Now, during the lockdown when almost half of the government employees are still working from home, it might be a good time for us to ask if the size of the civil service in the NWT is too top heavy. I was stunned to learn that the GNWT has almost 5,300 employees in a territory with only 43,000 residents, many who live in outlying communities with little contact with the central hub. It makes one wonder if we are developing industry to support social services in the territories or to support the government itself. It is a great time to see which of these positions can be farmed out to the private sector.
The thought came to mind with the recent stories of people in the private sector struggling to get by. Indeed, for some, it is life or death. In particular was the story about the young father pictured with his two children saying he had zero income last month; and we all know of business owners who have talked about their struggles when they had to shut their doors for so long.
To be clear, I have socialist leanings but my heart has gone out to entrepreneurs who tried to follow their dreams and start businesses only to be hit hard by a pandemic.
Unlike civil servants, they had little to no secure incomes during the lockdown. I have talked to business operators who say sales were down 90 per cent in April. That they survived at all is a miracle. Further, to say that they received loans from the federal government are forgetting that they ARE loans. Once the economy rebounds, if it does, they will have to pay those back. And even now, with things starting to open up, most of the businesses can only allow a limited number of customers into their stores under the chief public health officers’ regulations. I can only imagine the stress some operators are under. I sincerely hope people are shopping locally and not buying online.
Last week, and again today while attempting to gather information for this column, I ran into brick walls while trying to gather information from someone with the GNWT. I listened to the COVID blurb we are all accustomed to explaining that because of the pandemic, government employees are working from home although they will be picking up messages regularly. While most of the responses do come within a couple days, other calls are lost in cyberspace.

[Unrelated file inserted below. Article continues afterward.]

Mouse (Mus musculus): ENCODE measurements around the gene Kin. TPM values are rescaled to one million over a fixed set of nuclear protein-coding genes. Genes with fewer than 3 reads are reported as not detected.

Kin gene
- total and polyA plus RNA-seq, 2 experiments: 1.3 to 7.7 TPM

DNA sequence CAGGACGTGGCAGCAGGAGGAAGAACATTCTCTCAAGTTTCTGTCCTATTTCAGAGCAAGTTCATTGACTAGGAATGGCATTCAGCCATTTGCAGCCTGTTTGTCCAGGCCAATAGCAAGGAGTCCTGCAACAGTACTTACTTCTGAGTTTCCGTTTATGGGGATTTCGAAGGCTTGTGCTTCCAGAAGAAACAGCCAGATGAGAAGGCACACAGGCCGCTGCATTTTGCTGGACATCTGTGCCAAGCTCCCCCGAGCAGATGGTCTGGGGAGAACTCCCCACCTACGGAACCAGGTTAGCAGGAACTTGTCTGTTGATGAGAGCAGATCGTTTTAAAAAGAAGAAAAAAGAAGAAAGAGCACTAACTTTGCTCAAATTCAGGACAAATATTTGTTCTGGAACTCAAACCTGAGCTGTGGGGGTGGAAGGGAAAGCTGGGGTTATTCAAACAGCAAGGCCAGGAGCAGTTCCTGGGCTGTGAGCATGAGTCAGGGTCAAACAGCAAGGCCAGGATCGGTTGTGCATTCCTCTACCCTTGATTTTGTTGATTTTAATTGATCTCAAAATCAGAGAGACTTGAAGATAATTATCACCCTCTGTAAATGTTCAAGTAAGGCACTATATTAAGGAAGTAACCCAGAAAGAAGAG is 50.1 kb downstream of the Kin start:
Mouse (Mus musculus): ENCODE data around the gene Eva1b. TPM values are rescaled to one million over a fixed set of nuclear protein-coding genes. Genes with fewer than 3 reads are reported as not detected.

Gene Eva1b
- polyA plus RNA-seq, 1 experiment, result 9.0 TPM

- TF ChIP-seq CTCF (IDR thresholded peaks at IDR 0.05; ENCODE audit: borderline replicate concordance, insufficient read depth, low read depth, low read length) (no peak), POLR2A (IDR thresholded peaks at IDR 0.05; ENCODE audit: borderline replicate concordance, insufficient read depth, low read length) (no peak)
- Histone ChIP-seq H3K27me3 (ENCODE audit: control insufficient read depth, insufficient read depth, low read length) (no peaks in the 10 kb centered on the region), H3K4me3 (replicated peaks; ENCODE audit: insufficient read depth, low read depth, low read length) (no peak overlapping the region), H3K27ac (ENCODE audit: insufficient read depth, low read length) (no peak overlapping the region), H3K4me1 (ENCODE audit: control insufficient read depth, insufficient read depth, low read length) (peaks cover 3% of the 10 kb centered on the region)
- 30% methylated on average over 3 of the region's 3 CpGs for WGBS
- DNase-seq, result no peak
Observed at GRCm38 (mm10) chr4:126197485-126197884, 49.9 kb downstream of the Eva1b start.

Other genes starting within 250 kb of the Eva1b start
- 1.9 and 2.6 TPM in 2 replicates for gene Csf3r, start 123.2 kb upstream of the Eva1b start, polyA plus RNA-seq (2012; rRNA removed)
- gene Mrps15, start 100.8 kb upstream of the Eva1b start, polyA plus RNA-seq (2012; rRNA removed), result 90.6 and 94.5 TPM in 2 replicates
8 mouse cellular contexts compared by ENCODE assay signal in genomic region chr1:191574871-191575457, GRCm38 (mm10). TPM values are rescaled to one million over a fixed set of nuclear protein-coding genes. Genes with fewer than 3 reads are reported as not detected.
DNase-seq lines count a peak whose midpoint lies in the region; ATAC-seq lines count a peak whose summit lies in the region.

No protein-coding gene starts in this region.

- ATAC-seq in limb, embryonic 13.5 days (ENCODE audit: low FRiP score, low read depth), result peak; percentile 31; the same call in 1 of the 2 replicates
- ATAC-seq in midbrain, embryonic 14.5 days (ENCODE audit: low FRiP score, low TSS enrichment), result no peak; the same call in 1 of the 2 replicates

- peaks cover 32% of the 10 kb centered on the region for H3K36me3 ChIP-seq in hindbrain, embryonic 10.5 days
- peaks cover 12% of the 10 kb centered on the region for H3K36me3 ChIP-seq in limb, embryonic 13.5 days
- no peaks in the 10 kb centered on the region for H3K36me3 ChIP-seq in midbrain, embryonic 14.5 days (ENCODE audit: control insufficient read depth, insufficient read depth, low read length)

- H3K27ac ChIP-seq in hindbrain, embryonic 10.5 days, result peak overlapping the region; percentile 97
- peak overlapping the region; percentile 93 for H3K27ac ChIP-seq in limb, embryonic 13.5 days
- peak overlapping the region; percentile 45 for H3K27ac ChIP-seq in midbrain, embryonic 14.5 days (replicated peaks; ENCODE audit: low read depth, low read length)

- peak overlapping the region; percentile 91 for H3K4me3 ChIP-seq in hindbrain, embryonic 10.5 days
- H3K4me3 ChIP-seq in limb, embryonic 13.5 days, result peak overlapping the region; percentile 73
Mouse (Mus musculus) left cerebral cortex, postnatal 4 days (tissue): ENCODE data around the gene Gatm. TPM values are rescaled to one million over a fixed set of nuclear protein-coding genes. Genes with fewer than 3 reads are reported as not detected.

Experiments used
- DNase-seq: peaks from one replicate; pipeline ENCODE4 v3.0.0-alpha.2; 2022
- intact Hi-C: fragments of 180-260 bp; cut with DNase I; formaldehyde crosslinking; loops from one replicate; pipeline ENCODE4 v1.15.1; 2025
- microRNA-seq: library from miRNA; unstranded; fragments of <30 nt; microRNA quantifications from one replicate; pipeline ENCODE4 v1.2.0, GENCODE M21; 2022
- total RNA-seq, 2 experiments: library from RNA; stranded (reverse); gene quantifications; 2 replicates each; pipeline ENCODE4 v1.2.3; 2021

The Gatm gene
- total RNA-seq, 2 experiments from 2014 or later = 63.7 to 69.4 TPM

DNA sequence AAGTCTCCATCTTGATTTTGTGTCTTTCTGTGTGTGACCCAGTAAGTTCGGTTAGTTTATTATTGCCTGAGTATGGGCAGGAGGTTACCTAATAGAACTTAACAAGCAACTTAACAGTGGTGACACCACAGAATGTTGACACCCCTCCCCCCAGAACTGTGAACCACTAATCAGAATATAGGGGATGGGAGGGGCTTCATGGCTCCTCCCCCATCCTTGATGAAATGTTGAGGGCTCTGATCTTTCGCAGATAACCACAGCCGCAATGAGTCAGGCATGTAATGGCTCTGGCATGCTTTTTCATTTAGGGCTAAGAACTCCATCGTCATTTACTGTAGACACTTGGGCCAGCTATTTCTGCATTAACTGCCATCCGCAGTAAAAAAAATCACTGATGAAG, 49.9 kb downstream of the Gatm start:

All of this brings into question the huge disconnect between the private sector who have worked hard to stay afloat for so long, and government workers had government pay cheques and security. There is no excuse for a lack of empathy and support while coming from places that feel less threatened by external conditions. I am sure it has been tough staying home too and that the isolation has been difficult. But staying at home, in isolation and watching your businesses go down the tubes or struggling to stay open and provide services while losing money must be a nightmare.
Fifty years ago, there were only a handful of government workers in the NWT.
Most of the people who lived here were hardworking individualists wanting a lifestyle different from the mainstream in the south. They got by on elbow grease, rugged determination and individualism that could not be found further south.
Now one of the aspirations of many coming north is to get a job in the civil service with its security and benefits. And then, because their employer is the government, if they see something they disagree with, they do not speak up for fear of losing their positions and retirement benefits. While understandable, it is a thorn in the side of many in the private sector.
There are some great and essential civil servants out there – don’t get me wrong – and we could not survive without them; those in the health profession, teaching, human rights commission and ENR. But how many are not essential? How many could be providing services from the private sector and be – working to support the government instead of the government working to support us? That there is such a disconnect between the private and public sector could contribute to the lack of empathy toward the struggles faced by the private sector by some segments of the government.
I think now, when so many are still working at home, it might be a good time to evaluate the path the North is on because the bubble, as it continues to grow, will burst. It has to. The civil service cannot sustain this kind of growth. Nor should it.